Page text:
Internet governing body blocks $1.1B sale of Public Interest Registry
A Reston-based nonprofit, the Public Interest Registry manages the .org domain.
The governing body of Internet domain addresses voted Thursday to block the $1.135 billion sale of the Public Interest Registry, a Reston-based nonprofit created by the Internet Society in 2002 to manage the .org top-level domain, to private equity firm Ethos Capital.
The Public Interest Registry has operated the .org domain — which is used by millions of nonprofit organizations — since 2003. But in 2019, the nonprofit moved to sell the domain registry to Ethos in order to focus on philanthropic goals. The sale would have increased its endowment.
However, the Internet Corporation for Assigned Names and Numbers (ICANN), the governing body of Internet domain addresses, blocked the sale. ICANN said in a statement that the .org domain shouldn’t be operated by a company that is seeking profit, despite Ethos Capital’s pledge to maintain the .org domain as a “socially responsive mission.”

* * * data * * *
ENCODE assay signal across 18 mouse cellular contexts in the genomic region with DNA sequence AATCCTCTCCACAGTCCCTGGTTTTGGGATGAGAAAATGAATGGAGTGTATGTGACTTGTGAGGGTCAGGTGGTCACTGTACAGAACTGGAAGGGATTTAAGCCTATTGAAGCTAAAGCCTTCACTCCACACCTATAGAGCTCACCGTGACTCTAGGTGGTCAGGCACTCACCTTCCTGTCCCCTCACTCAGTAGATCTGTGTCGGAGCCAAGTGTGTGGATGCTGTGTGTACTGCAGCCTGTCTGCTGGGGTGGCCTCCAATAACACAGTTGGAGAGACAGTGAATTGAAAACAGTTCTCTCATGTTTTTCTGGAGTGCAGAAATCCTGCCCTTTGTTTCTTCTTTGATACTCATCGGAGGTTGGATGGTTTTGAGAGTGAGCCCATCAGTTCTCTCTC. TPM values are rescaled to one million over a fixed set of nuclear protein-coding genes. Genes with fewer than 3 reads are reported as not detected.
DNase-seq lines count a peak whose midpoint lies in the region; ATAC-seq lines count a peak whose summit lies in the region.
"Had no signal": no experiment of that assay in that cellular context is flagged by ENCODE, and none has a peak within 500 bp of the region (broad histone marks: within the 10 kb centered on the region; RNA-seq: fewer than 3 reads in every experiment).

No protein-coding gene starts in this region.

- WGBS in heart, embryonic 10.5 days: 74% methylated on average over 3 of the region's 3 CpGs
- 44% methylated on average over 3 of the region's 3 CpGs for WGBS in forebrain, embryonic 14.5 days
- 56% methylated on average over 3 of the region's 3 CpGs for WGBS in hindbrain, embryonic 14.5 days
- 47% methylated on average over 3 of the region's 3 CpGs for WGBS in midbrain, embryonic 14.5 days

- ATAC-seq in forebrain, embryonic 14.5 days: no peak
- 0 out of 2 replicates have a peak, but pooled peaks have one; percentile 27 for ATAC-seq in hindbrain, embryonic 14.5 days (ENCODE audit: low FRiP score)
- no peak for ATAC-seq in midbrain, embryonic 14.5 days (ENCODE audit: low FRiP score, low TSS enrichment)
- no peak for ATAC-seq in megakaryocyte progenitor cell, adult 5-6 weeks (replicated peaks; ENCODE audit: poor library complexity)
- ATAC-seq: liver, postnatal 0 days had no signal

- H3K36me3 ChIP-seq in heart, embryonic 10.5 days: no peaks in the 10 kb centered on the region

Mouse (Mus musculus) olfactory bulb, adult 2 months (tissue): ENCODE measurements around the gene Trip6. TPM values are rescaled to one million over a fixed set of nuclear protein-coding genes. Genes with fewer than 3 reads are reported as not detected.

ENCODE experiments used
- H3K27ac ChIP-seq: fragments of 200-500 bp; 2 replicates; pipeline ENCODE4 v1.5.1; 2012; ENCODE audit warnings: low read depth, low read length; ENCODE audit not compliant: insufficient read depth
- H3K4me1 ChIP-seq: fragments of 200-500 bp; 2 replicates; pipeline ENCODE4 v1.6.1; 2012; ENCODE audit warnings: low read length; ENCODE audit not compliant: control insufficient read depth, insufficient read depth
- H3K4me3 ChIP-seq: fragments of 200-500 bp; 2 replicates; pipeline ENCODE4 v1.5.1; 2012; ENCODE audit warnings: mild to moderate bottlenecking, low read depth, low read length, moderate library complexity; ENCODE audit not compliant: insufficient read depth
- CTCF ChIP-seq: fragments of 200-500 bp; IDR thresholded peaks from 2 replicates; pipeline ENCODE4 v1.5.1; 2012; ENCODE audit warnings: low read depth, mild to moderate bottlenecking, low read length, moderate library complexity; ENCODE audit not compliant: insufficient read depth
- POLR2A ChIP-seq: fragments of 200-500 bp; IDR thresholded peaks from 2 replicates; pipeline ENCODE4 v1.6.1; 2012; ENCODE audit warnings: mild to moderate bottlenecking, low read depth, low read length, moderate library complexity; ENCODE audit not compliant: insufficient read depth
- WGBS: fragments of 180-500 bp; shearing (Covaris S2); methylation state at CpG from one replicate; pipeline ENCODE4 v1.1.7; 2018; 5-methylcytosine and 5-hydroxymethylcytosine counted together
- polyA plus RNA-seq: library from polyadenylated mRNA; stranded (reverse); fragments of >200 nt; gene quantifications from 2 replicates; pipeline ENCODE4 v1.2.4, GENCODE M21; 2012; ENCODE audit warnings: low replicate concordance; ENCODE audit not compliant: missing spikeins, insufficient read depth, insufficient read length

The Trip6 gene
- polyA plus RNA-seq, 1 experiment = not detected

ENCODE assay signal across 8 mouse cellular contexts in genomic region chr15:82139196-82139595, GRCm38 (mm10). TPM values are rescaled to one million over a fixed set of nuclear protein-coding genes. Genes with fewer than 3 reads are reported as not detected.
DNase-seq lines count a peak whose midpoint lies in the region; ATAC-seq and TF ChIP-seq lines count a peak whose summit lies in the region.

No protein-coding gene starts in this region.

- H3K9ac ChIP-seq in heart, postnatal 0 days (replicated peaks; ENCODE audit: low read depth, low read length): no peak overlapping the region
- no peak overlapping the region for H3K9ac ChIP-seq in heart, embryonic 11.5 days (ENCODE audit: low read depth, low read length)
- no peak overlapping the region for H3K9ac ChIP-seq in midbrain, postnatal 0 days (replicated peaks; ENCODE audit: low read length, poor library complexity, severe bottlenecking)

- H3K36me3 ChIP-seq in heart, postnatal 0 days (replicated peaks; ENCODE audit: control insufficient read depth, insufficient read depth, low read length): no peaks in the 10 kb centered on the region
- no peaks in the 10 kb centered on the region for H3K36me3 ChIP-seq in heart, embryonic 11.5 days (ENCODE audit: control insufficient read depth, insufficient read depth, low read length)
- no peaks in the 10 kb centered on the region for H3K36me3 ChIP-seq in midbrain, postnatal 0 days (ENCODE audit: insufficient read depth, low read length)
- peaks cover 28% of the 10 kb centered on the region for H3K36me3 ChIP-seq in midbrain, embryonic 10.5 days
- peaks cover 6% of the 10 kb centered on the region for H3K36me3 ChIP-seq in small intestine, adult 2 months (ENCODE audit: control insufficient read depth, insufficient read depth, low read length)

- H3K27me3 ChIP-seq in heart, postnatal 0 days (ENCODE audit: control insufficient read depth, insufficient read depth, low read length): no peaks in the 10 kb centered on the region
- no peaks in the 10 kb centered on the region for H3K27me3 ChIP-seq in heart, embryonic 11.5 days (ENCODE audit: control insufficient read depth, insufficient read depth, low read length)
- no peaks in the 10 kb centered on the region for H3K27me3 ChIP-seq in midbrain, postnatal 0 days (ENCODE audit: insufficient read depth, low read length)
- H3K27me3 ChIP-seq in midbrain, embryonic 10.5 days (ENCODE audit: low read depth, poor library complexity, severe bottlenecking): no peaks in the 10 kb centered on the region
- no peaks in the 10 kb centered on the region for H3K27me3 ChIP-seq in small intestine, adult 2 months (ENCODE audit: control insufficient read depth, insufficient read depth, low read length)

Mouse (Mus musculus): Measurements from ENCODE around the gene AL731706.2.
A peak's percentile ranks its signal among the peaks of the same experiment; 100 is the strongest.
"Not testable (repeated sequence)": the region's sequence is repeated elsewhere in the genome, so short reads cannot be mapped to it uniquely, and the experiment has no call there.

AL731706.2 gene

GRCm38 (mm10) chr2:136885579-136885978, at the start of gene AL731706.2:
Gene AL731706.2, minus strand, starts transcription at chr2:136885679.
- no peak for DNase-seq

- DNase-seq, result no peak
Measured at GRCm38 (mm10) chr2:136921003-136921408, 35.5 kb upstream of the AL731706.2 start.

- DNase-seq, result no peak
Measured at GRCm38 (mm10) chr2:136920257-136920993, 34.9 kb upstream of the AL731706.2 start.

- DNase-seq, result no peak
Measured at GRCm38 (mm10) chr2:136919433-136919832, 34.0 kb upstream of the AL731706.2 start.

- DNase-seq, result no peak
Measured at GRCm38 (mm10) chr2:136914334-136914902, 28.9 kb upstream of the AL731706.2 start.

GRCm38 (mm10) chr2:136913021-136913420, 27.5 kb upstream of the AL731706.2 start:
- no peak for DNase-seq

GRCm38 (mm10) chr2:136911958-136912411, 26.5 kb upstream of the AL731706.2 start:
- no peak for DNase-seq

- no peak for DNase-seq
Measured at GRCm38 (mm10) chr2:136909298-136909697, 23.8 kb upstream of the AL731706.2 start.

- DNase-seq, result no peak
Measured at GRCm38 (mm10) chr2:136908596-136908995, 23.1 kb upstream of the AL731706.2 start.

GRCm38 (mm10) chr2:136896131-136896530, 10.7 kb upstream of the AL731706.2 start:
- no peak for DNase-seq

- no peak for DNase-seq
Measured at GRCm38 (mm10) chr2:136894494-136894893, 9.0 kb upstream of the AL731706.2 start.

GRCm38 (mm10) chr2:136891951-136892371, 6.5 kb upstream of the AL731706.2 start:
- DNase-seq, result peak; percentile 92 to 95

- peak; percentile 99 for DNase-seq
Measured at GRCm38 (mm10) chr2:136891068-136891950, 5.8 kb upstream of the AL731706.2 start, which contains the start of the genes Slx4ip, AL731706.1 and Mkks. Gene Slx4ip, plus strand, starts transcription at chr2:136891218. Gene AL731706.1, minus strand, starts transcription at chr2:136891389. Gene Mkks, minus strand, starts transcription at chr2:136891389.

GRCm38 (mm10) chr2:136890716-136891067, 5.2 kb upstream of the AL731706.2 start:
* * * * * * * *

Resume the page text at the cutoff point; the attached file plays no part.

The most valuable top-level domain behind .com, .org has more than 10.5 million domain registrations worldwide.
Virginia Business reported in March that tech experts were worried that the proposed sale to a private equity firm could raise costs for nonprofit organizations using the .org domain, especially since ICANN approved a contract last June to eliminate the $9.93 per year price cap on .org domain registration fees.
ICANN said Ethos would need to service $360 million in debt to secure the transaction and provide returns to its shareholders.
“This decision will suffocate innovation and deter future investment in the domain industry,” Ethos said in a statement. “ICANN has empowered itself to extend its authority into areas that fall well outside of its legal mandate in acting as a regulatory body.”
Ethos was founded by Erik Brooks, the former managing partner of Boston-based investment fund Abry Partners.